Monday, April 29, 2013

Review: The Gods of Heavenly Punishment by Jennifer Cody Epstein

I first came across Jennifer Cody Epstein's fiction with her wonderful novel The Painter From Shanghai about a little known (at least in this country) Chinese artist. This newest novel is not centered on an historical figure so much as on the often forgotten or overlooked American bombing raids on Tokyo during World War II. When most people think of the Asian theater of the war, they concentrate on Hiroshima and Nagaskai or the bloody battle for Okinawa. They don't typically consider the fact that the US fire-bombed Tokyo, not once but twice, reducing a large swath of the city to rubber and killing 100,000 civilians in mere hours. But Epstein has brought this fact home through her cast of characters and in particular in the character of young Yoshi Kobayashi and her various degrees of connection to people on both sides of the war.

Starting in 1935 before jumping to 1942 and then onwards through the war and into the aftermath, the reader is introduced to and given background information on several of the interconnected characters in the story. First there is the college-aged Cam Richards as he sits atop a stalled ferris wheel with Lacey, who will become his wife. He is a quiet, sweet, thoughtful, and good looking young man who fought hard to overcome a terrible childhood stutter and the disappointment of his father and whose love of airplanes and the concept of flight will soon lead him to become a pilot. A world away in Japan, architect Anton Reynolds, his wife Beryl, and their sensitive and artistic son Billy are hosting a Japanese couple, master builder Kenji Kobayashi, his glamorous, London-educated wife Hana and their young daughter Yoshi, who will become the center through whom all the other characters connect. Anton is living and working in Japan designing major public buildings in Tokyo. Seduced by the Japanese aesthetic as much as by the lost and depressed Hana, he becomes an expert in Japanese building while Kenji Kobayashi builds Anton's visions and then takes his knowledge to Manchuria after the Japanese invasion there, leaving Yoshi and Hana behind.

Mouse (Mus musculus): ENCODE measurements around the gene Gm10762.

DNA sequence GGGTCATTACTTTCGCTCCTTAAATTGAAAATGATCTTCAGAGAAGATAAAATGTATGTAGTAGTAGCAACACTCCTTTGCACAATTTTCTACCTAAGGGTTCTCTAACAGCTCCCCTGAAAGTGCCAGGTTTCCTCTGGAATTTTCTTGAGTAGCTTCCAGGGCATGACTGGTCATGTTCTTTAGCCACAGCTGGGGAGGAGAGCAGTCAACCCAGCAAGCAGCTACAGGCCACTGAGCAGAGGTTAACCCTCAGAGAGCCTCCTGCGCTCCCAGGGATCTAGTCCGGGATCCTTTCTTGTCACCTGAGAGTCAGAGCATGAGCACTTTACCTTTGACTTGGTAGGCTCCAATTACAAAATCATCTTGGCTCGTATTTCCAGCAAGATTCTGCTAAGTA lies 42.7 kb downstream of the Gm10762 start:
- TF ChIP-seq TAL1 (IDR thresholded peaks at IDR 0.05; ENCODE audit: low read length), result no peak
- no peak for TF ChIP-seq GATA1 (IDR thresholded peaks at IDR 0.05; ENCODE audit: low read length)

In 1942, after participating in the foolhardy Doolittle Raid on Tokyo, Cam Richards, whose newly pregnant wife anxiously awaits him at home, has to bail out of his plane. His discovery, unconscious in a field in Manchuria, by Kenji Kobayashi starts weaving the connections between all of the characters until the war has wrapped them all in a terrible web of conflict, hatred, and destruction. Through the ensuing two decades, the characters all play their parts in the war, from Anton who builds Japanese tenaments in the Utah desert to help the US perfect its firebombing raids to Kenji who builds Japanese villages in occupied Manchuria using captured Chinese workers, from Yoshi who survives the horror of firebombing but loses everyone she cares about to Billy who is sent to Japan in the immediate aftermath of the war as a translator and who hides a crippling secret of his own.

Epstein has created an unflinching look at the devastation wrought by war both physically and emotionally through the lives of her characters. She captures the lost innocence, the brutality and inhumanity of war, the way that person turns against person, friend against friend, country against country. But she's also tapped into the human component and the strain on conscience when planning or carrying out the atrocities of war. There are varying perspectives on rightness and whether everything is in fact fair in war plus the impact it all takes on the various characters.  She doesn't shy away from the horrors but in the end, allows several of her characters to achieve resolution and grace. Thoroughly researched and exquisitely rendered, this is a gripping look at the cost both in people and in place that we extract over and over again when we go to war. World War II buffs and other historical fiction lovers will enjoy this gripping and conflicted look at our not too distant past.

For more information about Jennifer Cody Epstein and the book check out her website, find her on Facebook, or follow her on Twitter. Follow the rest of the blog tour or look at the amazon reviews for others' thoughts and opinions on the book.

Thanks to Lisa from TLC Book Tours and the publisher for sending me a copy of this book to review.

1 comment:

  1. Wow, this sounds like a wonderfully written and moving story. I'm a huge fan of WWII stories so this one is going on my list.

    Thanks for being a part of the tour. I'm featuring your review on TLC's Facebook page today.


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